Below is the rush transcript for "This Week" on March 23, 2014 and it may contain errors.
MARTHA RADDATZ: Good morning. Welcome to "This Week."
Frantic scramble -- the massive, high-tech search for flight 370 intensifies In the skies, on the water. This morning, all the breaking details.
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BARACK OBAMA, PRESIDENT OF THE UNITED STATES: We stand ready to impose further sanctions.
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RADDATZ: The dramatic tug of war between Presidents Obama and Putin. Is the crisis in Ukraine sparking a new cold war?
And cashing in, should college athletes get paid like pros? The critical legal case that could rock March Madness.
ANNOUNCER: From ABC News, This Week with George Stephanopoulos starts now.
RADDATZ: Good morning, again. I'm Martha Raddatz. So much to get to today, including stats whiz Nate Silver of FiveThirtyEight. We have a first look at his exclusive analysis of the midterm elections.
But we begin oversees with Malaysia Air Flight 370. As we come on the air this morning, the search for wreckage is intensifying, focusing on this area where satellites have spotted what might be debris.
But still, more than two weeks into the search, what happened to Flight 370 is a mystery. And we all want answers.
We have complete coverage of that search for answers, beginning with ABC's David Wright who has just stepped off a search plane that was out scanning those waters. David joins us now from Pearce Air Base in Australia -- David.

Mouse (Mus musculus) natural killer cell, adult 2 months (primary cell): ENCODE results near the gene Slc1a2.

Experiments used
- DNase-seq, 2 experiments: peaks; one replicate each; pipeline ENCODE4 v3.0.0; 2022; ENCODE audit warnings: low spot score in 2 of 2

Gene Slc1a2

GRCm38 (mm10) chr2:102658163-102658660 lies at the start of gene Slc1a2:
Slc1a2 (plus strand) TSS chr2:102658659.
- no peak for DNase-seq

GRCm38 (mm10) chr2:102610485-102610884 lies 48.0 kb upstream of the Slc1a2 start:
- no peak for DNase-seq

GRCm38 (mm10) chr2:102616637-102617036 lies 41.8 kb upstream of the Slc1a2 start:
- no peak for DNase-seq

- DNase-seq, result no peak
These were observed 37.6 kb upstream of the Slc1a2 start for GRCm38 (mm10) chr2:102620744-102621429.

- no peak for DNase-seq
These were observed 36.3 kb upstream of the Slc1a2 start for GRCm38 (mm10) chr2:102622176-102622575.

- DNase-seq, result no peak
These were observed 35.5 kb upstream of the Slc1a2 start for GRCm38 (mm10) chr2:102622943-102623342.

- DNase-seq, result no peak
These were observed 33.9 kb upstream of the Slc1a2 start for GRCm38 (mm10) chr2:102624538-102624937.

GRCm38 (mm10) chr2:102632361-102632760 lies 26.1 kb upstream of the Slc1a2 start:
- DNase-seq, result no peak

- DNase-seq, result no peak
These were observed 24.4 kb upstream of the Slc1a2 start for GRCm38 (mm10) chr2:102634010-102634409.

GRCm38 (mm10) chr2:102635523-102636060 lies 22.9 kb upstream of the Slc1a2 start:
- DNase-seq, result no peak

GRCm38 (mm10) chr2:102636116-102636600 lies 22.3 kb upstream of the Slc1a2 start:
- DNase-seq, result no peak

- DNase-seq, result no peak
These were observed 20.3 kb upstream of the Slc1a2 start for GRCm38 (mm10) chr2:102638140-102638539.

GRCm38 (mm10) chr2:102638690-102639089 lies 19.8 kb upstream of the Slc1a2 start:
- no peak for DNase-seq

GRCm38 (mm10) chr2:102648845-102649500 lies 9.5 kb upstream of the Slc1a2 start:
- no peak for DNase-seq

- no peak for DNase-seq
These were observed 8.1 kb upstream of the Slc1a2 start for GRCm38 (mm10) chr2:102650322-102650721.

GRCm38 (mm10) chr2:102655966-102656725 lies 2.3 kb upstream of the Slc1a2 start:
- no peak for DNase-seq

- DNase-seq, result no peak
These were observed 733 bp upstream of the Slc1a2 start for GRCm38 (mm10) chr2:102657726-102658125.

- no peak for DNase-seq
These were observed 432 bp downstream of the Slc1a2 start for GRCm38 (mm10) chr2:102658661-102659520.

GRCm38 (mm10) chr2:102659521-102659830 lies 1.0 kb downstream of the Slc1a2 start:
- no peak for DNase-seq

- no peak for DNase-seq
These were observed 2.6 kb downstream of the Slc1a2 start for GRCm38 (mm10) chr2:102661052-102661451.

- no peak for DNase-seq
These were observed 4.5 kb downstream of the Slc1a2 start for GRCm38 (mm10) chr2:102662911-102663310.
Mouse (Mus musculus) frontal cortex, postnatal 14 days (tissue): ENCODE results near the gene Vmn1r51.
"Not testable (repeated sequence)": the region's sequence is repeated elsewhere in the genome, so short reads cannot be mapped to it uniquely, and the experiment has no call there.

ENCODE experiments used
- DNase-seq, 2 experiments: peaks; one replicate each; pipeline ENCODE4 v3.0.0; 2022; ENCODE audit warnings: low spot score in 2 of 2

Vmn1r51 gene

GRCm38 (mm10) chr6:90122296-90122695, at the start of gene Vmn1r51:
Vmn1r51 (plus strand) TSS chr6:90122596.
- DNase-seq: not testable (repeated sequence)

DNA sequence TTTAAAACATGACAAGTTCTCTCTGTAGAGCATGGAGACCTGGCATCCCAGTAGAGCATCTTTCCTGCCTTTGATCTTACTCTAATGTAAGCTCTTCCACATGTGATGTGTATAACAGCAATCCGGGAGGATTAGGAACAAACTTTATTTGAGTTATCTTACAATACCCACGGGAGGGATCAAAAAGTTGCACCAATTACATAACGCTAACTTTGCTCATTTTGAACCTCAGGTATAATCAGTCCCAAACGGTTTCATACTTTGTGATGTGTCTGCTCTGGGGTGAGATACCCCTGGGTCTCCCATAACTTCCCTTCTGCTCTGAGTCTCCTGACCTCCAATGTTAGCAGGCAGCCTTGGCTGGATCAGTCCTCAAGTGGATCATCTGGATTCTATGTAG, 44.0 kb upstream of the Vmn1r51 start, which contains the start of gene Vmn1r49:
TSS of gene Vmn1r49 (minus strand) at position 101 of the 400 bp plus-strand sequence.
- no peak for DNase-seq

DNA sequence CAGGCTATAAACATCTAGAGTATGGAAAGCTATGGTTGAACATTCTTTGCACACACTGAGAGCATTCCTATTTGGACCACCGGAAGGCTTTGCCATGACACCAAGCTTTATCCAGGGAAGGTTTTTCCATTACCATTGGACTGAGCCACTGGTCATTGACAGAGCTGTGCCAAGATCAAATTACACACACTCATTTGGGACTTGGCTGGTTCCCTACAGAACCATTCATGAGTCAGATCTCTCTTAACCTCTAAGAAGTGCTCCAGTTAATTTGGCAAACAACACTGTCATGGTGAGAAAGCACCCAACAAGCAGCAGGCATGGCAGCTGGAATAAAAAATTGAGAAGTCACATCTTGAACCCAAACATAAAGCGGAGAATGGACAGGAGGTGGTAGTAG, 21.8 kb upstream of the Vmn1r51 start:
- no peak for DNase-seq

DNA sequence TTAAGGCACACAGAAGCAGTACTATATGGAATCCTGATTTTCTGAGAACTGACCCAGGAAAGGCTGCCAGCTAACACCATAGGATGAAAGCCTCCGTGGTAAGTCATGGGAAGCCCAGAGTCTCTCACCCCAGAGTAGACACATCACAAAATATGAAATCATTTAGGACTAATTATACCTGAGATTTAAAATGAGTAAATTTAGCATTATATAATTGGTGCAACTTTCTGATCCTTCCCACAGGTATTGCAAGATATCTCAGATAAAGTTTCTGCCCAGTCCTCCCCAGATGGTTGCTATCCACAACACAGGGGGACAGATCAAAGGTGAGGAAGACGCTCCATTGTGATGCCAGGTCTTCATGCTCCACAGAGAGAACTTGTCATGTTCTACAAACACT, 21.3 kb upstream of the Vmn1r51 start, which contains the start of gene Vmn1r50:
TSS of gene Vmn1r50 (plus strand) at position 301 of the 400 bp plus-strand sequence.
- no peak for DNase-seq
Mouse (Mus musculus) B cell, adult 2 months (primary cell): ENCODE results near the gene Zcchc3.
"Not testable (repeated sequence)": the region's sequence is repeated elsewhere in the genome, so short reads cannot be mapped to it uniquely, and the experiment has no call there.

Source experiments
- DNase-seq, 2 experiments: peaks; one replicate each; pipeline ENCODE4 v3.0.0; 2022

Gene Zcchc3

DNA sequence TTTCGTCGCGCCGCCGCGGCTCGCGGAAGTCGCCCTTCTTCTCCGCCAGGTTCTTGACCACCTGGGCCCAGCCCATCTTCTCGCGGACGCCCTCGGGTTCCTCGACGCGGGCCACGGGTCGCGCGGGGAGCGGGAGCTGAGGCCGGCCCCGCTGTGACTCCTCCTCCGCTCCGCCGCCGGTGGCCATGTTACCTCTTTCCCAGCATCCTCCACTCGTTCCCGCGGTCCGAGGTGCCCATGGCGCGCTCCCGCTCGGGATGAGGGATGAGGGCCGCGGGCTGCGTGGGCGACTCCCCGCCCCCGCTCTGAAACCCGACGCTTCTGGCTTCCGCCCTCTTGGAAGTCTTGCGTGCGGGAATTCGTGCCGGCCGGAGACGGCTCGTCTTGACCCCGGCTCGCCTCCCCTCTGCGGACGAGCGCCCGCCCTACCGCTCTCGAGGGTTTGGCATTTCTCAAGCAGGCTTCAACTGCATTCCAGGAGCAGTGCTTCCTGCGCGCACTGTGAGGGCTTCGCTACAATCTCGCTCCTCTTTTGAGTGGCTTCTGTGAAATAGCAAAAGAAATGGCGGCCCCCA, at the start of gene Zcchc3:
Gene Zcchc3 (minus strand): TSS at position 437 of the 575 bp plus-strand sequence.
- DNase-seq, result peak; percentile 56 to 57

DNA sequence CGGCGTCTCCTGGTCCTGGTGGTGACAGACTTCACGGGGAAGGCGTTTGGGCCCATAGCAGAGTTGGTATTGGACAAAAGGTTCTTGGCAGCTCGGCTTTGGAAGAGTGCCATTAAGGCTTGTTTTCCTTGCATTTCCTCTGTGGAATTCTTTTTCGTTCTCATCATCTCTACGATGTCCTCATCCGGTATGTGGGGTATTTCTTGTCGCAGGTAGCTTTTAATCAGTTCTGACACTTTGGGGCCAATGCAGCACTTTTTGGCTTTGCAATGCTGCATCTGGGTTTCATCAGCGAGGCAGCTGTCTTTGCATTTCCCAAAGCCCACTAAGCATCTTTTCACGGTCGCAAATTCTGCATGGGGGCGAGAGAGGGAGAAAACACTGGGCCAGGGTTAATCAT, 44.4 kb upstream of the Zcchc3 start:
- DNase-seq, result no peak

DAVID WRIGHT, ABC NEWS CORRESPONDENT: Good morning, Martha. We just spent ten hours aboard that plane, only to come back empty handed.
The crew set off with high hopes, their assigned search area adjusted overnight because of that Chinese satellite image.
We had a few radar contacts, but no visual confirmation of anything significant except for a whale.
Visibility, though, was very poor because of low-lying clouds.
Well, today the French provided investigators with what they say is another satellite photo showing possible debris. And that will keep this search going.
WRIGHT: This vast stretch of sea in one of the most remote parts of the planet is now the focus of worldwide attention. State of the art planes have poured over a region of water bigger than Texas for five days, coming back empty handed. Then yesterday, a dramatic moment of hope, a Malaysian official, briefing reporters, was handed an urgent message.
HISHAMMUDDIN HUSSEIN, ACTING MALAYSIAN TRANSPORT MINISTER: The news I just received is that the Chinese ambassador received satellite image of floating objects in the southern corridor and they will be sending ships to verify.
WRIGHT: That image shows what appears to be a large object floating in the water, measuring about 74 by 43 feet. A Chinese satellite took the picture March 18th. The location about 75 miles southwest of the materials spotted in the Australian satellite image released last week. Could it be the same debris?